Due in part to a generous grant from Hazon, Hillel will now be using grass-fed, organic ground beef for the rest of the school year. The meat is glatt kosher, certified by the Star-K, and delicious! The sliders served this week were a big hit, according to students and staff who ate them as part of our Flik in-house dining program this week.

"We thank Hazon for their generosity," said Scott Reed, Hillel's COO.

Advancement News

Mazal tov to parents Elana and Bret Hopman, winners of this week's raffle, which is open to families who have given to the Annual Fund. Enjoy your parking spot for the month of April. Give now for YOUR chance to win the parking spot for a month.

Our Kindergarten is in the lead with 64.1% parent participation. Give now to help your child's grade take the lead and win the popsicle party.

We are looking forward to Movies and Munchies sponsored by Stingray Systems and Star Trax. Fantastic Beasts 2 is full, and we have a limited number of seats available for Wreck-It Ralph 2, so make your gift today, and RSVP for Wreck-It Ralph 2. Registration will close as soon as we reach capacity or at 3:00 p.m. today.

Thank you to all those who have donated to the Annual Fund this week:

Neighborhood Schmooze: Please invite your friends and neighbors to an informal evening on December 11 (in West Bloomfield) with current Hillel parents, alumni, and leadership. Guests will learn how Hillel’s modern learning philosophy, innovative environment, small class sizes, and Jewish values prepare students for high school and beyond. Guests will hear about affordability and why children and families love the school so much. Contact aschlussel@hillelday.org to learn more.

AmazonSmile has donated over $100 million to charities thanks to customers shopping at smile.amazon.com. Remember Hillel when you shop!

Our online book fair is live. Pre-ordered books will be delivered to school. Our Scholastic Book Fair runs December 3 - 7. We are looking for book fair volunteers. Parents can sign up here, or email pto@hillelday.org.

Retail company Boon Supply and Hillel are teaming up to support our school. 50% of all purchases go back to Hillel. There are lots of great Chanukah gifts including kitchen tools, organizational supplies, and totes. Parents can order online, and all items will ship directly to them. (FYI: Food items are not kosher.)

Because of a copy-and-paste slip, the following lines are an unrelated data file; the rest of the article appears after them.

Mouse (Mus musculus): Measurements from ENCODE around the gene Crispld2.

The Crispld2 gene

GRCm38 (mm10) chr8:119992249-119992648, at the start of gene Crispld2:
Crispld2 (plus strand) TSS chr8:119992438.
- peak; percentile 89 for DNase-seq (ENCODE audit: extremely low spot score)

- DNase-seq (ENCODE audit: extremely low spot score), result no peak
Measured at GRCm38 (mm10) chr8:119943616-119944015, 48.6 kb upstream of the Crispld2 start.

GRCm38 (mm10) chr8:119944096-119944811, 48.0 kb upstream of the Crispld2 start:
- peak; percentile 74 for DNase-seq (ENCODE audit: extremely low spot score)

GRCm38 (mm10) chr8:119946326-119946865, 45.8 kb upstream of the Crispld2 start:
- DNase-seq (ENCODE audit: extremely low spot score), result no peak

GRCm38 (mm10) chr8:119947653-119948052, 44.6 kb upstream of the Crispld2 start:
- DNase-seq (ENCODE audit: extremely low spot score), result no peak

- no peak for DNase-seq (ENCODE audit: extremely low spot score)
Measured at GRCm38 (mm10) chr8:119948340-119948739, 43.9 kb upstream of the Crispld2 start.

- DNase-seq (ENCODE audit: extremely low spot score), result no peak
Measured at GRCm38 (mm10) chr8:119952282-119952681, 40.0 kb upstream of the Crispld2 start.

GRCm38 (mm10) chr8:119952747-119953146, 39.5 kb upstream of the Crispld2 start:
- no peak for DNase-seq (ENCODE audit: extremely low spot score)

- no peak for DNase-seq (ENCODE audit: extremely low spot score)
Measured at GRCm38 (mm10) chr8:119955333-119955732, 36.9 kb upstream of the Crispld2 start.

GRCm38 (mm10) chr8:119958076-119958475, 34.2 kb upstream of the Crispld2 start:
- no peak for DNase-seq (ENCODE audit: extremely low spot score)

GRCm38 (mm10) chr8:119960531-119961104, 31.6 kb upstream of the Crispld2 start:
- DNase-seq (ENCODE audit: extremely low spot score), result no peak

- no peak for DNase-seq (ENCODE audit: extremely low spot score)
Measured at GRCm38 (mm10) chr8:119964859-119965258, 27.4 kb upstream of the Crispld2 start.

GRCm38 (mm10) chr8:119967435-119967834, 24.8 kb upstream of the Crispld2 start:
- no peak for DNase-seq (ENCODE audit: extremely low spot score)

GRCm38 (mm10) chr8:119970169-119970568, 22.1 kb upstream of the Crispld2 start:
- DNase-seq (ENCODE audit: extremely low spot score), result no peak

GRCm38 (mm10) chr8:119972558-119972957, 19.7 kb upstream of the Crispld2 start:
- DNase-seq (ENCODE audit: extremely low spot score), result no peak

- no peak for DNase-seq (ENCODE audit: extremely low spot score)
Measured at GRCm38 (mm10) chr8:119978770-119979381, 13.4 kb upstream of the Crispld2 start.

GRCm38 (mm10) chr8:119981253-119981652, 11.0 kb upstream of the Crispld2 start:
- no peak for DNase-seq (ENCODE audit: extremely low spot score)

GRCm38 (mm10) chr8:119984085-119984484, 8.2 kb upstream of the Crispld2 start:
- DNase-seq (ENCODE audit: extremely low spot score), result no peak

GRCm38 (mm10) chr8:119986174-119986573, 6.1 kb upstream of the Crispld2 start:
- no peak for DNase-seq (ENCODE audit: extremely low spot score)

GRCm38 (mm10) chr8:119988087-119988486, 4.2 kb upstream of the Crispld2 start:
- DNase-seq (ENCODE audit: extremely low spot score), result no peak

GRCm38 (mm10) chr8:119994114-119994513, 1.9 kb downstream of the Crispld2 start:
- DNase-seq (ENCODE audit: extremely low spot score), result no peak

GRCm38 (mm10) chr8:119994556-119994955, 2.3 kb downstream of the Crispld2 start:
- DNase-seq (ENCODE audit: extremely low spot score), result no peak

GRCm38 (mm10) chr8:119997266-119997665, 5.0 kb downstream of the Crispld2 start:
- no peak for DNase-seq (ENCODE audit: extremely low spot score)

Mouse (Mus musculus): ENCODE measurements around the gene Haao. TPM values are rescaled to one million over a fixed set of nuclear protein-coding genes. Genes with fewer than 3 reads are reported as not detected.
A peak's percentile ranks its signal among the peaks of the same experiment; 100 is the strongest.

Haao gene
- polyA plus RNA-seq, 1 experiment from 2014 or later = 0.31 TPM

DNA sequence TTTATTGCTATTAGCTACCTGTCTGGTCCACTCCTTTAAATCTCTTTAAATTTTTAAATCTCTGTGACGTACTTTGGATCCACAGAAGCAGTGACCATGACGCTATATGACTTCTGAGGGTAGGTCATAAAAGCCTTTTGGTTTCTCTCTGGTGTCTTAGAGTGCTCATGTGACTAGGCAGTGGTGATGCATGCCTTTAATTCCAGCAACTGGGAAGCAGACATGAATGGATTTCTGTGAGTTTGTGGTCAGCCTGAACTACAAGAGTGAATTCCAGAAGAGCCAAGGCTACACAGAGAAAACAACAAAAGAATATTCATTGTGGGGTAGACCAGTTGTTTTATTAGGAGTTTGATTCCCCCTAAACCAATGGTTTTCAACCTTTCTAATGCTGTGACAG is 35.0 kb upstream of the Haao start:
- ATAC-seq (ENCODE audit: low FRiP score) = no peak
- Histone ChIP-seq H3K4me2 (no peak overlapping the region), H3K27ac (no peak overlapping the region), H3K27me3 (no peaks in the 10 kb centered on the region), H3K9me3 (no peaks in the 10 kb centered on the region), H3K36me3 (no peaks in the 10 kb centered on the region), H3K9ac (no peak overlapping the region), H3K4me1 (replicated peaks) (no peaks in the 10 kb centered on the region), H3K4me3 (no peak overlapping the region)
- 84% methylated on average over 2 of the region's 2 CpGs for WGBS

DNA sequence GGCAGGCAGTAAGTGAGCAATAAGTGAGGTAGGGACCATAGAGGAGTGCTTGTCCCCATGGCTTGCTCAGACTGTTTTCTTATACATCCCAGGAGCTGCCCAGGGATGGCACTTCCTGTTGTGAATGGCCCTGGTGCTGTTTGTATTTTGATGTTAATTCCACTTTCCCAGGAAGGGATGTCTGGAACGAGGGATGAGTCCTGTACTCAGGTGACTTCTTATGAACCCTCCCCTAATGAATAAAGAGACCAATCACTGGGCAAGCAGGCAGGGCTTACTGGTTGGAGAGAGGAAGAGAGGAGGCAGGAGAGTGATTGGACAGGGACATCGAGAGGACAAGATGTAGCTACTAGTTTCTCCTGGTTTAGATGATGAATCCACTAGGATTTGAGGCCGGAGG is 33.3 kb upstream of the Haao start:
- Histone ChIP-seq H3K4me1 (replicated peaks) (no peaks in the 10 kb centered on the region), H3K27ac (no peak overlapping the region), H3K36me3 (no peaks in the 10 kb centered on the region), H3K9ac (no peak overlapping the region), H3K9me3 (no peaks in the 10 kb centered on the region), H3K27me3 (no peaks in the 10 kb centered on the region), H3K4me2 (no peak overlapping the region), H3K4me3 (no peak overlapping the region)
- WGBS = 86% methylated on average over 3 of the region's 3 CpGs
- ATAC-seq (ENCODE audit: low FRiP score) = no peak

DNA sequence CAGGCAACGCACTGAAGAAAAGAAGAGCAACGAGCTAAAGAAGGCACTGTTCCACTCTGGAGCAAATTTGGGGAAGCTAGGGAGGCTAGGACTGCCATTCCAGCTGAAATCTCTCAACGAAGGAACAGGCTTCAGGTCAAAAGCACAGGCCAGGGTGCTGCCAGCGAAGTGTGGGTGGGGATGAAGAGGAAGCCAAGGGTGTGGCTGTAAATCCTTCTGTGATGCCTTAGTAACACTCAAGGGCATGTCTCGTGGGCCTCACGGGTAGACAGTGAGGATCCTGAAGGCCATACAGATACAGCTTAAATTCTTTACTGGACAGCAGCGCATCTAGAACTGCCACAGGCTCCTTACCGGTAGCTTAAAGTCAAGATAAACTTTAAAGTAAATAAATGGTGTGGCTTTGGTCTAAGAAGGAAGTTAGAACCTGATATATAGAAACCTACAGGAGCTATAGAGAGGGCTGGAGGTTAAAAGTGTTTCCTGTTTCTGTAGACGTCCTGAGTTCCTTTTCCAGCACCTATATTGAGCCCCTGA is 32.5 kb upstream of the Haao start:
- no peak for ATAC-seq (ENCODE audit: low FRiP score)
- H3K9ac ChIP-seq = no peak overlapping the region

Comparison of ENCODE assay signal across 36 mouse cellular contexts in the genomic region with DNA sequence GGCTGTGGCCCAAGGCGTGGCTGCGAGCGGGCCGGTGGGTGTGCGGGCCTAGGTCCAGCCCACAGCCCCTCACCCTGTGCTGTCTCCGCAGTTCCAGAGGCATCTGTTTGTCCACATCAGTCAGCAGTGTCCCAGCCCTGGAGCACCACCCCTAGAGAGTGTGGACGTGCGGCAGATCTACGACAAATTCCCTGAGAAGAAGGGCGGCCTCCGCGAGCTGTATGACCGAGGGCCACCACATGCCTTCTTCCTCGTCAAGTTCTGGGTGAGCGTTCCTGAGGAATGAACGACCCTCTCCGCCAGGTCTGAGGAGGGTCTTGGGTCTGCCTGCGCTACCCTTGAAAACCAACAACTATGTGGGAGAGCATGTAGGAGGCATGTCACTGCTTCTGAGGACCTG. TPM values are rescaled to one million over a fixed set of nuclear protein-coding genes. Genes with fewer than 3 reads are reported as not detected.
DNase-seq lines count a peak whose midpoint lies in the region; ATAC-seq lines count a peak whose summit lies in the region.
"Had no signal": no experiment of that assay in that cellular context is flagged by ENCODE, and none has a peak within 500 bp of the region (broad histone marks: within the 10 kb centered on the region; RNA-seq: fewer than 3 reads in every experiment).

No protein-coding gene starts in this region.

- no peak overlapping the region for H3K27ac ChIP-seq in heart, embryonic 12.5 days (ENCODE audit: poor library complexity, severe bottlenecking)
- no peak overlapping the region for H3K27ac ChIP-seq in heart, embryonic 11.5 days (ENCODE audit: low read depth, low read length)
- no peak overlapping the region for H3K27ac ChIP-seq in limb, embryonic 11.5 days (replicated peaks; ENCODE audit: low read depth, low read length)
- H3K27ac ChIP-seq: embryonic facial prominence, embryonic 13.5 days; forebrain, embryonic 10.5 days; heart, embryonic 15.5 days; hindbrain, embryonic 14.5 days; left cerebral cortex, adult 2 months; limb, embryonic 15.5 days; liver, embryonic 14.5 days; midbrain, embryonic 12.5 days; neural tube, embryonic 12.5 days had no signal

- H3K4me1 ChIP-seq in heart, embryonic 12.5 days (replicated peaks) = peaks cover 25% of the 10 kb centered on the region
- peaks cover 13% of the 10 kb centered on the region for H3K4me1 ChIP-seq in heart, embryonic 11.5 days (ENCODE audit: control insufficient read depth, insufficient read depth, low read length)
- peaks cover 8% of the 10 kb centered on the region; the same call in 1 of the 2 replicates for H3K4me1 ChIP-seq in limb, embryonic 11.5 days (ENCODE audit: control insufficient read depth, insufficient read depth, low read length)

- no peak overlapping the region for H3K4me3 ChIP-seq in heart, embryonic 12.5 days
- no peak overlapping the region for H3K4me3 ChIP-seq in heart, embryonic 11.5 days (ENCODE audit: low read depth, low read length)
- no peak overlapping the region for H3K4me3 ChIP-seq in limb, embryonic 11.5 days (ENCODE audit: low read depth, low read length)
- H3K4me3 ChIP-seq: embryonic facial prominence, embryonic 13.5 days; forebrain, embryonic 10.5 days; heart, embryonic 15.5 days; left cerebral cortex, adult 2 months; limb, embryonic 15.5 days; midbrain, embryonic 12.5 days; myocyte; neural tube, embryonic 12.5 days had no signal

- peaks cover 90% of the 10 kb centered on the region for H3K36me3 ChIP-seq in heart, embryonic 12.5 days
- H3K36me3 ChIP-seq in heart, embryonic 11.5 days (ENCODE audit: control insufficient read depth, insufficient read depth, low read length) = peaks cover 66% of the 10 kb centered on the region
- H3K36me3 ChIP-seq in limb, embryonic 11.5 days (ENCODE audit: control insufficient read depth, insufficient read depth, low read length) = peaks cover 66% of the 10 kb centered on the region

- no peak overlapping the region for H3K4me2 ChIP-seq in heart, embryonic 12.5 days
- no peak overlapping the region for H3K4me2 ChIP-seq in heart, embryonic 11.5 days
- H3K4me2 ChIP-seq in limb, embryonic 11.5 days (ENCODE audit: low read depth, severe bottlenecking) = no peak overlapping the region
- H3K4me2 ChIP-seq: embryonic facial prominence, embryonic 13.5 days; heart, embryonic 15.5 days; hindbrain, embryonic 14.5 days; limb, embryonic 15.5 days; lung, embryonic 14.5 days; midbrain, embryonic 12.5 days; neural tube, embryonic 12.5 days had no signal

Order your Spirit Wear here!

Dvar torah: parashat vayeshev

At this time of year, it may be hard to identify the bundled up students coming out of the building at the end of the day, but there are elements of our children’s outfits that stick out, so we recognize them -- a pattern on a jacket, a unique hat, and, of course, that kid who insists on wearing shorts with snow boots. Our clothing has elements of our identity – something that makes a statement about who we are and, if left behind, where we have been.

In Parashat Vayeshev, clothing becomes a very important identifying element throughout three different key scenes. Joseph’s coat of many colors is the early representation of his character. When the brothers need to tell their father that Joseph has been “killed” they state: “We found this (referring to his torn and blood stained coat). Please examine it; is it your son’s tunic or not?”

Then in the story of Judah and Tamar, when Tamar wants Judah to acknowledge his actions and previous visit to her town, she uses his signet ring and robe, which he had left behind, as a form of collateral for the fee he owed her.

Finally, when Joseph was in Potifar’s home, Potifar’s wife accuses Joseph of attacking her. What does she use as proof of him there? A piece of clothing he left behind.

In each of these cases people are identified by the clothing they left behind. So the question that stands in front of us is: what signs do we leave behind that testify to our presence?

As we prepare for Chanukkah, a holiday about spreading light in a dark world, we might find ourselves asking what light can I leave behind to show that I was here, and that I did something to make this place better? The reality is that we leave digital imprints wherever we go, but what other signs can we leave as we work to spread the light of Chanukah and Torah along our journeys?

Shabbat Shalom and Happy Chanukkah!

Rabbi Shalom Kantor, Congregation B’nai Moshe

mazal tovs

Meredith Shapiro (7th Grade) was called to the Torah at Hillel on the occasion of her bat mitzvah.

Got Ya Caught Ya Being A Mensch!

Eliana Drew, Zachary Elbinger, Joely Gottlieb, Zach Keller, Emily Panza, Carly Schwartz, Liora Valk, Zachary Weisel

music is in the air